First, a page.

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Flash Frozen Fish Phenomenon

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Last night I had to prepare a quick and hearty dinner for MM, Frenchie and me before our softball game (which we won 13-3, thank you very much). I decided on fish, Israeli couscous and asparagus. I was going to buy fresh fish but when I called the Safeway near MM’s house to find out what they had, I wasn’t interested. I didn’t really have time to go to Whole Foods or the fish market, but MM mentioned that he had two pieces of frozen Pacific Cod in his freezer and I remembered that I had one left in my freezer as well. Problem solved.

MM is actually the one that introduced me to this flash frozen fish phenomenon (say that ten times fast). It’s ideal for a quick meal for one or two people, and the fish actually tastes pretty great! Don’t get me wrong, there’s nothing like fresh fish and I would always prefer that over frozen, but sometimes this inexpensive option is great for convenience sake. You can find flash frozen fish in any grocery store or Trader Joe’s across the country, but the brand that MM and I like to buy is from Safeway and it’s called Waterfront Bistro. They offer lots of different options for fish fillets and steaks, some breaded or marinated and some just plain for you to dress up on your own. The Tuscan Roasted Garlic Pacific Cod is one of my favorites. I also like the Sesame Teriyaki Pacific Salmon and the Sesame Chili Tilapia. These take only 30 minutes to cook. Just follow the directions on the back of the packet (bake at 425 degrees for 25-28 minutes) and plate!

I usually serve fish with some grains and a green vegetable. Israeli couscous is a favorite of MM and Frenchie, so I recently bought some for them to keep in their pantry (but I’m pretty sure I’m the only one that’s ever cooked with it). I love Israeli couscous because it’s the perfect balance of pasta and small grains. And you can have it on it’s own or mix it with a simple sauce. When I serve Israeli couscous with a white fish I mix in a tomato, caper, lemon sauce that I picked up from a Harley Pasternak recipe. This sauce also goes really well over a plain piece of halibut, cod or tilapia. Just mix 1 cup of chopped cherry or grape tomatoes, two TB of capers, and the juice of one lemon (add S&P to taste). Saute in a skillet under medium heat for a few minutes and top over fish and couscous. Alternatively, you can cook the Israeli couscous as directed (1 1/4 cup of boiled water added to 1 cup of Israeli couscous, cook on low for 6-8 minutes) and take it out while it’s still a little al dente. Then add it to the pan with the tomatoes and capers and let it continue to cook and soak in the flavors for two minutes. I find this is a great way to cook the couscous when pairing it with a fish that is already marinated.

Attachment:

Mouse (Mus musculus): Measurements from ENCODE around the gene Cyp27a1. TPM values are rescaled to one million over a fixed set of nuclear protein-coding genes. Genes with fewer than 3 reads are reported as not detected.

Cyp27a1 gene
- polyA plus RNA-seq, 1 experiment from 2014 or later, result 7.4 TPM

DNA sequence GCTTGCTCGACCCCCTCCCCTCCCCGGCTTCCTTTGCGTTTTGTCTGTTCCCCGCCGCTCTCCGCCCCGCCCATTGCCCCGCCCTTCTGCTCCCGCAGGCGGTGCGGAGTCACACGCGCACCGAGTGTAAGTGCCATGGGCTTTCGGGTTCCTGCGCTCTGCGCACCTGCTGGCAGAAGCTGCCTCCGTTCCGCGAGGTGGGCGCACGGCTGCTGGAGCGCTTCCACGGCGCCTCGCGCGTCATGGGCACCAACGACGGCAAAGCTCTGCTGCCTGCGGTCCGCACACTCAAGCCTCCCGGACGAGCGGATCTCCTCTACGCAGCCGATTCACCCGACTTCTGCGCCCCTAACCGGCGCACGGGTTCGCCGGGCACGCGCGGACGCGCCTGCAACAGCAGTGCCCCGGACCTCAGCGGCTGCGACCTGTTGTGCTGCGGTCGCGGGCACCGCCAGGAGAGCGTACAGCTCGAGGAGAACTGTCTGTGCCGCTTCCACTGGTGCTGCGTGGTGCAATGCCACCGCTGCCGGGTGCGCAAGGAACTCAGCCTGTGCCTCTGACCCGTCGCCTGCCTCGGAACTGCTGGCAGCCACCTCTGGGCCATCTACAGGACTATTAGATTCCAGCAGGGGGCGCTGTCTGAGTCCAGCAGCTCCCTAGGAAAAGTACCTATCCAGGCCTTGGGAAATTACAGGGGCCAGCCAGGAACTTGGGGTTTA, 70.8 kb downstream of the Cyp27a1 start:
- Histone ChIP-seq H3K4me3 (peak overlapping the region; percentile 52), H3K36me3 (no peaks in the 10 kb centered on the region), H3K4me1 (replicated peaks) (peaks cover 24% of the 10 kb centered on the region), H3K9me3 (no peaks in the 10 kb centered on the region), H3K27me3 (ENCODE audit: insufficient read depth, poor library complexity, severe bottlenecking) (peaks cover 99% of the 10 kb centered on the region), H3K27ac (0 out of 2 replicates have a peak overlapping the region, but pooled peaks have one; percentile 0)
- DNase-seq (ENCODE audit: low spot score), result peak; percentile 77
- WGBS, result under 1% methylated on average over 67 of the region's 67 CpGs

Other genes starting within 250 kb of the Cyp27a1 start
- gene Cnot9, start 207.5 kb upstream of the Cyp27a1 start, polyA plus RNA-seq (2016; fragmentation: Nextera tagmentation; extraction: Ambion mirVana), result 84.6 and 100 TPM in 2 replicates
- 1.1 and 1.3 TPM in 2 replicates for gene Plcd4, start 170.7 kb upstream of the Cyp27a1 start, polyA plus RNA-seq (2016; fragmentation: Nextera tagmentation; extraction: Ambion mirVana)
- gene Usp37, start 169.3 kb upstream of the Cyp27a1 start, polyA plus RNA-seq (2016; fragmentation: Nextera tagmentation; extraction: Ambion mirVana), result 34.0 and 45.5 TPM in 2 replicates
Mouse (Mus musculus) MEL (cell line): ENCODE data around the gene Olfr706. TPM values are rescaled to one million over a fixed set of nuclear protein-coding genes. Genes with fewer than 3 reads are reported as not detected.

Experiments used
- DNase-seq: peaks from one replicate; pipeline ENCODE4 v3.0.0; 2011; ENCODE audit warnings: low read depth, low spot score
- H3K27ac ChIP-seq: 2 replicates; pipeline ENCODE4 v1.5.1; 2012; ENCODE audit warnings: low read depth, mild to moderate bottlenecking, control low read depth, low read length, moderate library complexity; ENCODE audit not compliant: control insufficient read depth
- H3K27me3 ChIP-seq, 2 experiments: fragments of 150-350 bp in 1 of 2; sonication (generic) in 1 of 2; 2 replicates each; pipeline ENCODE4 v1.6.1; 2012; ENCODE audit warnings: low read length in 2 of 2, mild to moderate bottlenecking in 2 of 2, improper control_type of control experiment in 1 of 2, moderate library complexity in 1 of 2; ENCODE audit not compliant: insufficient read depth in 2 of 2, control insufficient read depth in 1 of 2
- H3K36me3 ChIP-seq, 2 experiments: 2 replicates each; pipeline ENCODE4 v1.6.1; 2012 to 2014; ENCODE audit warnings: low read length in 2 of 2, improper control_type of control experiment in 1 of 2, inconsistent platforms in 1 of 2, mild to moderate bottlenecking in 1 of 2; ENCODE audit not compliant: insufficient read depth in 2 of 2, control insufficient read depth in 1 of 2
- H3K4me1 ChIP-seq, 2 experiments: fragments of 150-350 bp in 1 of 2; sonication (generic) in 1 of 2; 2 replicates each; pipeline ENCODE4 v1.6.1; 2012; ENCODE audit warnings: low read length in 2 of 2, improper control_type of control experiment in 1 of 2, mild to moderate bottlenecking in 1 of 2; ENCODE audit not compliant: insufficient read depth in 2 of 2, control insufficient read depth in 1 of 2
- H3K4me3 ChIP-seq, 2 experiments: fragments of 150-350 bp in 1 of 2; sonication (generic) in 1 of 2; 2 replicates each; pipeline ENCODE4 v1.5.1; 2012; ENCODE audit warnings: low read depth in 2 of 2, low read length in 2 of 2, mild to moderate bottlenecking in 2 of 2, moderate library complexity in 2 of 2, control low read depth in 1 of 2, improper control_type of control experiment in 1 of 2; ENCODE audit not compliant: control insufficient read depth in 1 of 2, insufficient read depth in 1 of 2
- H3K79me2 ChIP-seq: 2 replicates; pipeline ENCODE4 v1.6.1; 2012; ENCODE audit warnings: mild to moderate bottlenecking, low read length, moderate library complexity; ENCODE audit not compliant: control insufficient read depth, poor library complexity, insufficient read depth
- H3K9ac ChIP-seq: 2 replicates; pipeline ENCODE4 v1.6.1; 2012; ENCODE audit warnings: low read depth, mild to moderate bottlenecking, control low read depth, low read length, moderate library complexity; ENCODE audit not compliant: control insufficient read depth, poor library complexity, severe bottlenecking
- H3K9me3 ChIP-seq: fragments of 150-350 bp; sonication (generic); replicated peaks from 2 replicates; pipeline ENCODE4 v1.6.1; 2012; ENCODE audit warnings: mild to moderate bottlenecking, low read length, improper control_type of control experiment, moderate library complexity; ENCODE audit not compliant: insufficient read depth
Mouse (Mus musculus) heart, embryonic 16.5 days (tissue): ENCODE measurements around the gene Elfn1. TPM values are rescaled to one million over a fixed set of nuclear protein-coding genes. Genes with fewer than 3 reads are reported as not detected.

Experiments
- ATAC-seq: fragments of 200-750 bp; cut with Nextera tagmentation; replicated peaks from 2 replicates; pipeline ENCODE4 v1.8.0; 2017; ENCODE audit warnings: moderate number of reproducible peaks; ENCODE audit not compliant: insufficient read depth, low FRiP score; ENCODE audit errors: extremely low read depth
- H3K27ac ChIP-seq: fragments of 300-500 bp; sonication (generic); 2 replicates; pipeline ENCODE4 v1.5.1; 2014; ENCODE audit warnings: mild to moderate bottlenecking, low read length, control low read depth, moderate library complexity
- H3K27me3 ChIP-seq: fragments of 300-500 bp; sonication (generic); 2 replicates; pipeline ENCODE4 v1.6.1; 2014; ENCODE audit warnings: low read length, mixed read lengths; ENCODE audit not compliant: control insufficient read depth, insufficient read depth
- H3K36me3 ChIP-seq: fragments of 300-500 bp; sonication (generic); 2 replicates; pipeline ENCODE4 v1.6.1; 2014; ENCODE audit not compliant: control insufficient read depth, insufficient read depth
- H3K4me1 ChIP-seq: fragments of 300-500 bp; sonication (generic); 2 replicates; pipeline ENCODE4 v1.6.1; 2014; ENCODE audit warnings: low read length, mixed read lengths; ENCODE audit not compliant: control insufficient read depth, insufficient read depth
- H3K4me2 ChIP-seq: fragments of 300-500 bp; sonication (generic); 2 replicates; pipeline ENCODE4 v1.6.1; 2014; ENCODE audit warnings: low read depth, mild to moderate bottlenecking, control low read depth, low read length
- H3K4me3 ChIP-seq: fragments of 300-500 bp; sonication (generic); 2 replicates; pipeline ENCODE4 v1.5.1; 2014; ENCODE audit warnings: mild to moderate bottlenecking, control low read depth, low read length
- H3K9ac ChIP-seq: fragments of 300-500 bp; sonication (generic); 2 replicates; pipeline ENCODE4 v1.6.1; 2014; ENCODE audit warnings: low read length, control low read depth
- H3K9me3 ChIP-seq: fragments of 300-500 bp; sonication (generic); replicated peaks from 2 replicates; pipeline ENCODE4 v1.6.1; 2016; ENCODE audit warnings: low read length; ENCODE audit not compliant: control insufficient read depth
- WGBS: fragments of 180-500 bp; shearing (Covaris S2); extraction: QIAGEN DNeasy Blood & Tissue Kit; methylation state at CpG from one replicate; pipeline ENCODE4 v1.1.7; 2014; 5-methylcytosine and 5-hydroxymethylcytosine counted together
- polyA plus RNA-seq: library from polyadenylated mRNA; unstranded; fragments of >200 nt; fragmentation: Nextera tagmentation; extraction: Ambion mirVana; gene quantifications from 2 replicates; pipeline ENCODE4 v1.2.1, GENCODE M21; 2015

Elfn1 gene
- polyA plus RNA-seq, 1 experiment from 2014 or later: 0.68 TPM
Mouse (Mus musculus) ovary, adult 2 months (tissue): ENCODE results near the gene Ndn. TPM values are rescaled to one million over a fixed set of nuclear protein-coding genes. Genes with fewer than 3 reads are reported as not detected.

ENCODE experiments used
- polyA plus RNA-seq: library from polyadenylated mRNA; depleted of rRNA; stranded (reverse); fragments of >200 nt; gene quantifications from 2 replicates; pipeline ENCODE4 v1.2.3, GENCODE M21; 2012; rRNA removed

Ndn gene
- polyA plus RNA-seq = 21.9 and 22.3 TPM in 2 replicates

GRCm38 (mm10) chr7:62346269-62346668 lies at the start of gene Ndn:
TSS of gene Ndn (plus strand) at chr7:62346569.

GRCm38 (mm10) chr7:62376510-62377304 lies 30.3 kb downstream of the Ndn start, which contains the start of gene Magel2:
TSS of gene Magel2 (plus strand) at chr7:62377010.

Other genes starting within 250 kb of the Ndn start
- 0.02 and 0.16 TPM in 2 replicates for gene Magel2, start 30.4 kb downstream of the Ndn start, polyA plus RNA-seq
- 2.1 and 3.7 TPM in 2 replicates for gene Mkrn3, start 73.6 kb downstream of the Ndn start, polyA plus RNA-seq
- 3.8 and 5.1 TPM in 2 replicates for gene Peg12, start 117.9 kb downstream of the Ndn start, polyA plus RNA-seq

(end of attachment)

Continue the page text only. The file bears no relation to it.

Asparagus is one of my favorite vegetables because it’s crunchy and flavorful and so easy to cook! You can bake it or saute and it’s the perfect addition to any meal (including scrambled eggs or fritatta – recipe coming soon). It’s important to remove the root of the asparagus spear, which snaps off easily about 1/4 up from the root. I then cut the spear into thirds and saute them in a little olive oil and chopped garlic under medium heat for about 10 minutes. Be careful not to overcook them, as you don’t want them to get flimsy. (There is also a fun fact about asparagus that I always bring up when I am making it. I’m sure you’ve heard that asparagus makes your urine smell funny, which is a genetic trait that most of the population has. But in order to actually detect this smell you must have another gene that enables you to smell the odor, of which about 20% of the population has.)

The timing is pretty easy in this dish because you don’t have to worry about keeping an eye on the fish. Prepare the tomato mix and chop the asparagus after you put the fish in the oven. Begin to boil water for the Israeli couscous when the fish have about 15 minutes left, and start the asparagus when you have about 10 minutes to go. The tomatoes only need a few minutes in the skillet before it begins to boil and you can add the couscous for 2 minutes. If you follow that sequence, everything should time up perfectly giving you a delicious – nearly gourmet – meal in only thirty minutes!

About Kelsey

Kelsey is a food and wine lover residing in Napa, California, where she does marketing for a boutique wine collective. She previously lived in San Francisco for over six years, where her blogging journey began. She loves to cook seasonal meals and experiment with new wine pairings. She has been drinking and learning about wine with her father since she was 14, and cooking in the kitchen with her mother since she was 6. Both of her parents taught her well about seasoning and flavors, and she continues to learn more with every meal that is made.

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